Your comments make me wonder: Was Yourdon right in saying that decomposition is needed to handle complexity, and is the BABOK right in saying that the real challenge in eliciting behavioral requirements not so much identifying stand-alone requirements, but [via modeling] the interrelationships between those requirements?
Maybe they are wrong?
My experience with agile comes from two sources: 1) working with a few companies that hired agile consultancies to implement an agile method (and witnessing some agile projects developed with the help of these consulting firms); 2) reading many surveys published by IEEE and ACM (the most recent survey in 2010 with 326 respondents with extensive experience in agile software development).
I notice that in particular BAs working on agile projects often have a different experience with agile, understandably so, since they are familiar with traditional analysis and bring this knowledge to their teams. This is not the norm with the agile teams I've worked with and the ones that have been part of these surveys.
I do not think the BABOK or Yourdon are wrong; in my experience, the most common cause for struggling agile projects is the lack of systems thinking -- failing to look at the bigger picture and understand the interrelationships between the elements of the system you are building, as you mention.
Having said that, I have been through so many different types of projects, in large and small organizations, that I do not believe in "one-size-fits-all" solutions. For some projects in the "agile sweet spot" -- low complexity ones -- a little exploratory design, followed by identifying and prioritizing requirements just for the next iteration, worked very well and helped deliver faster results to the business.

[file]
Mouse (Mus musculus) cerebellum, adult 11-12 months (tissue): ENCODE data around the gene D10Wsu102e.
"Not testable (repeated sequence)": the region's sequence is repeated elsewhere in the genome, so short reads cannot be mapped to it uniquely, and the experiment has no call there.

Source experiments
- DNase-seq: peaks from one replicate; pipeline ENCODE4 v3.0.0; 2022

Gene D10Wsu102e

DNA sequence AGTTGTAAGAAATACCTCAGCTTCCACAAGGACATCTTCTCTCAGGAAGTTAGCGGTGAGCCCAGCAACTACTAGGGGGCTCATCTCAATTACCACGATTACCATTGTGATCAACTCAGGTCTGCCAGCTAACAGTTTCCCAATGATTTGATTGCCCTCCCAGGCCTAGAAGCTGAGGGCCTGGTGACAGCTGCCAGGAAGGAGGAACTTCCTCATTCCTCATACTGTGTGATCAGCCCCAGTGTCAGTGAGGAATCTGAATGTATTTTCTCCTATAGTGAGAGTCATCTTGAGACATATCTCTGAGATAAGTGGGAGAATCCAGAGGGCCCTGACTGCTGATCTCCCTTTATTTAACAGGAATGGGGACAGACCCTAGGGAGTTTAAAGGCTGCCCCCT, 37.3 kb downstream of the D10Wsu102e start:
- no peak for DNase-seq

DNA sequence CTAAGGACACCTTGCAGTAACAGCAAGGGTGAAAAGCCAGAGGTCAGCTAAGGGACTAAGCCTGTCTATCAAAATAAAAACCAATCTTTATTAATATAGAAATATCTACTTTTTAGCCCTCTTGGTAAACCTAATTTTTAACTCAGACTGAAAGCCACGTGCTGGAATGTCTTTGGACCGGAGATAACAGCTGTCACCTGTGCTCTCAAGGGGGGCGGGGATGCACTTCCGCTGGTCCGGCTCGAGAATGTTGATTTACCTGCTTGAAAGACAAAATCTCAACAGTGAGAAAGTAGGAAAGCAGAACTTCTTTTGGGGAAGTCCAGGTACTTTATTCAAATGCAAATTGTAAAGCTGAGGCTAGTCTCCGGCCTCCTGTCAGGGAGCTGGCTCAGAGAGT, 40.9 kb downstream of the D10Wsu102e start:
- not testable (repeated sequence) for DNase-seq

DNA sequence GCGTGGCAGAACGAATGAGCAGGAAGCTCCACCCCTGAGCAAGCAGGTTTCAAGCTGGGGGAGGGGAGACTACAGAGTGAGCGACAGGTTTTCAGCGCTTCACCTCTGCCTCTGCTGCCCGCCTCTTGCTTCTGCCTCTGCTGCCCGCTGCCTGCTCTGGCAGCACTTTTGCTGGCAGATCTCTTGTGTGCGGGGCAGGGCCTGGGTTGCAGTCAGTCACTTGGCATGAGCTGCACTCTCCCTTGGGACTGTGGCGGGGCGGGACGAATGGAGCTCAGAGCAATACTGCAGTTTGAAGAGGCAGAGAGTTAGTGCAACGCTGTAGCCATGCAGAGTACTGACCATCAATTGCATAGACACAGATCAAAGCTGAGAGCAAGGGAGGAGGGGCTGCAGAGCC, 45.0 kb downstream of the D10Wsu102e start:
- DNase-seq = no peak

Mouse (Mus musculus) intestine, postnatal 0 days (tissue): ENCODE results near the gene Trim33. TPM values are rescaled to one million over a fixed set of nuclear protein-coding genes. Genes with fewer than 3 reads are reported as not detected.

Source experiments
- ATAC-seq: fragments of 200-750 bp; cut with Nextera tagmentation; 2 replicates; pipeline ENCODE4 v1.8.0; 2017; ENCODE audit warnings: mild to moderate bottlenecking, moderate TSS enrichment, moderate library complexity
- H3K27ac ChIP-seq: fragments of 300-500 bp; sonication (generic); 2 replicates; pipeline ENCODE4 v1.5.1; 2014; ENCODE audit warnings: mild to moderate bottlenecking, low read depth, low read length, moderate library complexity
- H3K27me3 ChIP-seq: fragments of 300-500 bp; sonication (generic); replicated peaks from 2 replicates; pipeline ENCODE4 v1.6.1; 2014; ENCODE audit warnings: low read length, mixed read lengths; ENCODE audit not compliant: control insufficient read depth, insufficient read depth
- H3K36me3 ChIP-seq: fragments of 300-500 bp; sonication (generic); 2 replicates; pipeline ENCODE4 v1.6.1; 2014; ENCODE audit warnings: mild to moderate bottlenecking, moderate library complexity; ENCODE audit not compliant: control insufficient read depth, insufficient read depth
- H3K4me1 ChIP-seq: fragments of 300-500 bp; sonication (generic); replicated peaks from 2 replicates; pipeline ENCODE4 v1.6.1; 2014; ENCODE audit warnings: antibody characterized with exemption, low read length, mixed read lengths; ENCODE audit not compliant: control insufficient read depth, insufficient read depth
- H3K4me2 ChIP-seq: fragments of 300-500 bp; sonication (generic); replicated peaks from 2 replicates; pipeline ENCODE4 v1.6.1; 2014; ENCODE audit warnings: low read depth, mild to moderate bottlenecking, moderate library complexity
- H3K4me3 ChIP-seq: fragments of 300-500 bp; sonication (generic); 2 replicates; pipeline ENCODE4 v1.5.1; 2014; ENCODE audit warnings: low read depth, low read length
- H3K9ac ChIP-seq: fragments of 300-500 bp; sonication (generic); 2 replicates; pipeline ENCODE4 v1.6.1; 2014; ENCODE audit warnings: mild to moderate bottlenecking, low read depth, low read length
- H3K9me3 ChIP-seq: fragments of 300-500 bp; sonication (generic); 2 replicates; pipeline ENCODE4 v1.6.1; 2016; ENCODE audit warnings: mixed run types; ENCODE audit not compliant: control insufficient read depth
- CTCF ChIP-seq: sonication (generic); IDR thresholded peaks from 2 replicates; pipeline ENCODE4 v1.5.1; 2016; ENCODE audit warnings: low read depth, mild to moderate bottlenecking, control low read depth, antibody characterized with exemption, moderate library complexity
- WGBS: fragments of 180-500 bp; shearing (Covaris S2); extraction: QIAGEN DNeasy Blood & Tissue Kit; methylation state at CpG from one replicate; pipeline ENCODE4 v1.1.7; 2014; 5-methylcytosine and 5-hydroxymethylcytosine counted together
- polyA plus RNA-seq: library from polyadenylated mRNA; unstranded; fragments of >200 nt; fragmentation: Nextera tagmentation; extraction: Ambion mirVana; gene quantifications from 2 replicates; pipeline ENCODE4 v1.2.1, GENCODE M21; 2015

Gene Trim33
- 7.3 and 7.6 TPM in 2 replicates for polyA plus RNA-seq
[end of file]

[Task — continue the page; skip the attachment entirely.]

Thanks again for your valuable feedback!
One of the larger problems Agile has is the lack of understanding of what Agile is. Agile seems to be a buzzword applied to any semblance of an iterative development process, as if there are no other iterative processes. As a consultant, I have worked with many companies claiming to employ Agile, but the only agility exhibited is that necessary to evade responsibility. In my experience, the largest contributor to failed Agile projects, is lack of SME participation during the sprint. Of course a side effect of this is lack of inputs necessary to arrive at cohesive thought around system design. So, whilst I agree that lack of system thinking is an issue, but I don't see where this is different to failing Waterfall projects with the same lack of thinking.